5 films and TV programmes with ‘Good’ representation of Mental Health conditions

It is important to include truthful depictions of mental health conditions in films, TV shows, all of the media we consume. I believe that we should strive for media that is reflective of the world we live in, and if we want that, then mental health stories should be told in a nuanced and honest way. The word ‘good’ is in quote marks in the title because sometimes ‘good’ representation of MH doesn’t necessarily mean that it’s all positive. I like to watch TV shows and films that are honest about the low points of having mental health problems, but also treat the characters who experience them as complex humans- as more than their struggles.

For this weeks blog post, I thought we would talk about 5 pieces of TV/film that include realistic and positive depictions of mental health stories. During the COVID-19 pandemic, TV and film-watching has increased exponentially, so let’s chat about some things we can watch that feel well-researched when it comes to mental health.

  1. The Umbrella Academy

The Umbrella Academy (TV series) - Wikipedia

This Netflix original show depicts its six living (and one ghost) main characters dealing with the long term effects of their adoptive father’s abuse. The depiction of mental health in this programme shows that different people can have different responses to similar life experiences, in this case the abuse of a parent. (and the pressure of having superpowers, which I’m pretty sure is a less widespread problem) Something that I felt was sadly a little bit revolutionary in this show was watching Vanya take her anti-anxiety medication onscreen. After watching countless shows and films depicting characters using unhealthy coping mechanisms to deal with their problems, I thought it was refreshing to watch Vanya take her medication in a quiet, routine sort of way.

2. New Moon

This might be betraying my questionable taste here but bear with me. In this film, when Edward breaks up with Bella it triggers a depressive episode for her and she becomes unable to function. The viewer watches Bella sit in a chair, motionless, while the camera pans around her and the seasons change. Sometimes, when your mental health is bad, it can feel like the world is continuing without you, and you can’t join in no matter how hard you try. Although I will say, the Twilight films also have some pretty solid representation of toxic, co-dependent and controlling relationships – everything has its faults 😉

3. This Way Up

This show follows Aine (played by Aisling Bea, who is also the screenwriter) as she checks out of rehab and navigates life post mental breakdown. I love everything about this show, but especially the way it paints Aine’s personality. She is funny, clever and interesting despite her mental health issues. This makes it seem like the bar is on the floor for mental health representation in media – and sometimes it honestly feels like it is. It’s important to portray people with mental illnesses as three dimensional humans – because we are.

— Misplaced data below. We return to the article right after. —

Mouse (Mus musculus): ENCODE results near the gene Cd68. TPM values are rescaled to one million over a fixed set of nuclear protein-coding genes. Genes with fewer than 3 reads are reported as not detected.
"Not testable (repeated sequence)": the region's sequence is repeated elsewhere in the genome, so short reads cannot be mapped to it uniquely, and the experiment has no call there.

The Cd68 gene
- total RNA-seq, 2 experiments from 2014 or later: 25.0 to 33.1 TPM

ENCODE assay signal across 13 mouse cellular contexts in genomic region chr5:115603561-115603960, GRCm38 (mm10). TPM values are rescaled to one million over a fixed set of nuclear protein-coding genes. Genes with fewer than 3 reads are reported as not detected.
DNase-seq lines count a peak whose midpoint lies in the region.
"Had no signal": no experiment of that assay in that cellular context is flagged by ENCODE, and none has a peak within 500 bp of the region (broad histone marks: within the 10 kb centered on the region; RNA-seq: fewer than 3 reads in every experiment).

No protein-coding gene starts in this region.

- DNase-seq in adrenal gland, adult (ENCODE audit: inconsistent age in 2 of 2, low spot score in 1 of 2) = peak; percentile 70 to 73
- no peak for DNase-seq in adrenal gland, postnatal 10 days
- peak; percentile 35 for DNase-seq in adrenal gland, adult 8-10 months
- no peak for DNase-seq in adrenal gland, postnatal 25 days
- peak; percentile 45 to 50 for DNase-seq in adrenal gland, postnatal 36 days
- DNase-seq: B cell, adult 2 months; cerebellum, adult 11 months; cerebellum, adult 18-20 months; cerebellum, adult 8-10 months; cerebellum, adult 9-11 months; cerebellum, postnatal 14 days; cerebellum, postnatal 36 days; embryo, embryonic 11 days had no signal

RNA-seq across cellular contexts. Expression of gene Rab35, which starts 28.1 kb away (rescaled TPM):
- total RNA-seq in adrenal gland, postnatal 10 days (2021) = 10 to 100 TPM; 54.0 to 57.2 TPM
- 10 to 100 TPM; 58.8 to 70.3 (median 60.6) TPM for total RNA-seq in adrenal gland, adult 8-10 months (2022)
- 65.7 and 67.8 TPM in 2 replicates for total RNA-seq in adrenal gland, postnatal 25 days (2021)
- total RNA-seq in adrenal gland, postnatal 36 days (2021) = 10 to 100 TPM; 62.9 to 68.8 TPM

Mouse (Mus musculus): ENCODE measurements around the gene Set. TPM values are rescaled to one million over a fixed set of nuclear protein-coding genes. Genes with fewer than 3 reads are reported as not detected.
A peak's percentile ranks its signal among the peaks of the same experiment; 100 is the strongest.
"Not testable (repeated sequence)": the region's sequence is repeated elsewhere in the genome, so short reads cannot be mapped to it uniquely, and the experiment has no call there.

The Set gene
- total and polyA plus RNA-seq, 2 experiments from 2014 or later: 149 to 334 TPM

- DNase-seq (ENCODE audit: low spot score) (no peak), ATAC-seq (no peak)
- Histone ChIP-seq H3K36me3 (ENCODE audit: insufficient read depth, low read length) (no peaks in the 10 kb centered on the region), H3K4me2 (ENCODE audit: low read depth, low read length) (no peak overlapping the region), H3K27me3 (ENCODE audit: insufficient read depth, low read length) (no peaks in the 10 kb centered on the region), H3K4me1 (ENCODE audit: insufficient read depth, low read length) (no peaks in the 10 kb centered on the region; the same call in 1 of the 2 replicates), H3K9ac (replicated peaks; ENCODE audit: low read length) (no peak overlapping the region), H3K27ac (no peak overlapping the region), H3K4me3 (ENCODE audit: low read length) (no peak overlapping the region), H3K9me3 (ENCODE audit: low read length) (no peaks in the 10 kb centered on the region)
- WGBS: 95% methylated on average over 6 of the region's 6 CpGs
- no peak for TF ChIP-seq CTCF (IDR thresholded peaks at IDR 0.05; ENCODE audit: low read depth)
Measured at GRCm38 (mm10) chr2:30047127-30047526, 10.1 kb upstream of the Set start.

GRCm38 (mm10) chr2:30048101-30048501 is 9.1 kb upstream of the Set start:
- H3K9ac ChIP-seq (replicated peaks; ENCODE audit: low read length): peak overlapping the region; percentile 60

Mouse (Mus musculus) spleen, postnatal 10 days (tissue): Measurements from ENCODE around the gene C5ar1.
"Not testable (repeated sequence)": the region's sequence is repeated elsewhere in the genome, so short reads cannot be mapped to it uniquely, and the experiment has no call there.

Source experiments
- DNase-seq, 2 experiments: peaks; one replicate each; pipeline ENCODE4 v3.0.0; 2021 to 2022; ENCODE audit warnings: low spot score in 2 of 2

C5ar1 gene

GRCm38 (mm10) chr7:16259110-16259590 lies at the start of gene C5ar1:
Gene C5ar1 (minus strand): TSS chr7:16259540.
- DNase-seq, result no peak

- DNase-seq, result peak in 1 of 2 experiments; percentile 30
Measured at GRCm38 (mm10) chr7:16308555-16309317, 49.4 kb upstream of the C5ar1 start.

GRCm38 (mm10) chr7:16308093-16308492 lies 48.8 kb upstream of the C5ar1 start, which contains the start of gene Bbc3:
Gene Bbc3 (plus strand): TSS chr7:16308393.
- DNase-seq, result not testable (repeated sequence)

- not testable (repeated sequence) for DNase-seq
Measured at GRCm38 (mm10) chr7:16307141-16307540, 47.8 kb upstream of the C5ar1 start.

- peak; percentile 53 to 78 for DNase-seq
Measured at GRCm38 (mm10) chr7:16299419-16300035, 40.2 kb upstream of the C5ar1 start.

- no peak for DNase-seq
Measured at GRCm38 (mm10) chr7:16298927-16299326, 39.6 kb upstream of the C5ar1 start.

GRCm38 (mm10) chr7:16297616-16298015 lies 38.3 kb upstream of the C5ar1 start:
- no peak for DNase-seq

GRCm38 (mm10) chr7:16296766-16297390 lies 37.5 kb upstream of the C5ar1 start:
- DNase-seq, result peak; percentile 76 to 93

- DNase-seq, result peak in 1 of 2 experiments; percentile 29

4. Crazy Ex Girlfriend

I am obsessed with this show – and it’s a lot more subversive than the title leads you to believe. Its lead character, Rebecca, battles with mental health issues for before being diagnosed with Borderline Personality Disorder in season 3. Rebecca doesn’t accept this diagnosis immediately, she battles with her doctors and herself, whilst showcasing a lot of the more stigmatized symptoms of the disorder. Crazy Ex-Girlfriend doesn’t depict mental illness through rose coloured glasses, but it shows that you can struggle with a mental health condition and still perform well in your career and surround yourself with people who love you. Its honestly one of the best portrayals of mental health I’ve ever seen in media.

5. Good Will Hunting

This film is an ode to the wonders that can happen if you find the right therapist. It’s also about Maths and Minnie Driver, but I am essentially right.  I liked the way that this film helped to de-stigmatize men feeling emotions. Here’s another instance of the bar for mental health rep being depressingly low, but I said what I said. Therapy is good and the right therapist can be life-changing. Matt Damon’s character Will suffers from episodes of anger caused by abuse suffered in his childhood, and I believe that a lot of his issues are worsened by repressing his emotions and using violence as a coping mechanism. I hate the way that media often reinforces the idea that men have to be strong and silent, and this film just shows that talking about your feelings is a good thing.

So, that’s it for now. If you think I’ve missed some good ones, feel free to message our Instagram @mindwaves_scot or DM us on Twitter @MindWaves1 – maybe we could make this a regular thing! I’m up for talking books, music videos, comics, any fictional media. We should have high standards for the media we consume, even when we’re watching it to relax.

 

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